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Atlas Model Railroad Co. HO scale Alco RS-3 diesel locomotive

Read this review from Model Railroader magazine
Atlas Model Railroad Co. HO scale Alco RS-3 diesel locomotive
Atlas Model Railroad Co. is releasing new HO scale versions of the RS-3, ­Alco’s most successful road switcher.

The RS‑3, powered by a 1,600-hp, 12-cylinder 244 engine, was a reliable and versatile locomotive. Though it didn’t come close to the popularity of its rival, Electro-Motive Division’s GP7, it was ­one of Alco’s best-selling locomotives, selling 1,370 units. Only the S-2 switcher sold more for Alco.

Dozens of railroads all across North America purchased RS-3s, but they proved most popular with northeastern and southern roads that didn’t have to contend with particularly tough grades. Western roads tended to favor Alco’s RSD-4 and RSD-5, six-axle versions of the RS-3 that achieved better traction due to a heavier generator and more powered axles. Atlas is also offering RSD-4 and RSD-5 models in this run, but we didn’t receive one for testing.

Once over. All the dimensions I checked on the model matched those on a scale drawing of the prototype printed in Model Railroader Cyclopedia: Vol. 2, Diesel Locomotives (Kalmbach Books, out of print). The placement of details matched these drawings, as well as prototype photos in that book. Our model also strongly resembled a photo of Gulf, Mobile & Ohio RS‑3 no. 1522 in R.R. Wallin’s book Gulf, Mobile & Ohio Color Pictorial (1996, Four Ways West Publishing). Some details on the model differed from that photo, including the single vs. dual headlights, horn placement, and marker lights, but no. 1522 was built two years after no. 1515.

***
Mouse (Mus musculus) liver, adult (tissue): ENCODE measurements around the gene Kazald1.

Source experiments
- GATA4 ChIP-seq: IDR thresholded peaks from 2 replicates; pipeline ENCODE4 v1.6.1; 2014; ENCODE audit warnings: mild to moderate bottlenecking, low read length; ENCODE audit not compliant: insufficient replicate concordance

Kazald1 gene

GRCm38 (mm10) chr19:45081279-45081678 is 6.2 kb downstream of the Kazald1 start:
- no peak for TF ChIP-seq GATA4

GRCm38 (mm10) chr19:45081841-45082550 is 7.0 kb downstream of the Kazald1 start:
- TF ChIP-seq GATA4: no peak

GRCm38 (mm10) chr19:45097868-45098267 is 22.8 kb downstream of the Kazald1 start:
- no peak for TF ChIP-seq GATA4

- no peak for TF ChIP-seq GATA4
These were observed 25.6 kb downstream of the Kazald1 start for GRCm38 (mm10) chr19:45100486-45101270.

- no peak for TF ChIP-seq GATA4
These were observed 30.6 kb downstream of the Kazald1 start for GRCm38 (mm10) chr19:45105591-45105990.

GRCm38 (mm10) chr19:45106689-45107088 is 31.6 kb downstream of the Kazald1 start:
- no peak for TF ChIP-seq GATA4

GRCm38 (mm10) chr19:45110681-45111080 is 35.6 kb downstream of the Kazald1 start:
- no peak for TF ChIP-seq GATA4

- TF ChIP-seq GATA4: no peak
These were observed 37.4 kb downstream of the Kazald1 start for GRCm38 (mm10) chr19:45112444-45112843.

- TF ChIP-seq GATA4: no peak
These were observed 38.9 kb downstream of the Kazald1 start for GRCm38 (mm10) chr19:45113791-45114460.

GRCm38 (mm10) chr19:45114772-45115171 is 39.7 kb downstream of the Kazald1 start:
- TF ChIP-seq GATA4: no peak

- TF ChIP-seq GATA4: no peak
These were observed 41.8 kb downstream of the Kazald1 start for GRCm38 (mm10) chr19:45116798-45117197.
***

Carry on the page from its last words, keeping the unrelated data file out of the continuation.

The paint job on our Gulf, Mobile & Ohio sample was smooth and even, and the yellow lettering was straight, opaque, and without voids. The printed builder’s plate and “Engine Water Drain” stencils on the sill were legible under magnification. Most RS‑3s were designed to run long hood forward; an “F” on the sill designates our model that way, too.

The plastic body shell has factory-­applied wire grab irons; separate brake wheel, horn, and exhaust stack details; and finely molded rivets, grills, and door louvers. The flexible plastic handrails are close to scale thickness. There’s glazing in the cab windows, but not much room for an interior.

The prototype was available with ­either an air- or water-cooled turbo­charger. The choice of this option ­resulted in different positions for the ­exhaust stack, a feature Atlas says will be included on future runs of this model. All current models come with a water- cooled stack.

Our model has a water tank under the frame, between the air reservoir and the rear truck. This feature marks an RS‑3 equipped for passenger service.

The locomotive’s blackened metal wheelsets were in gauge, and the plastic Accumate couplers were mounted at the correct height.
On our Silver Series review sample, the printed-circuit board is mounted above the motor and flywheels. Die-cast weights add to the model’s pulling power.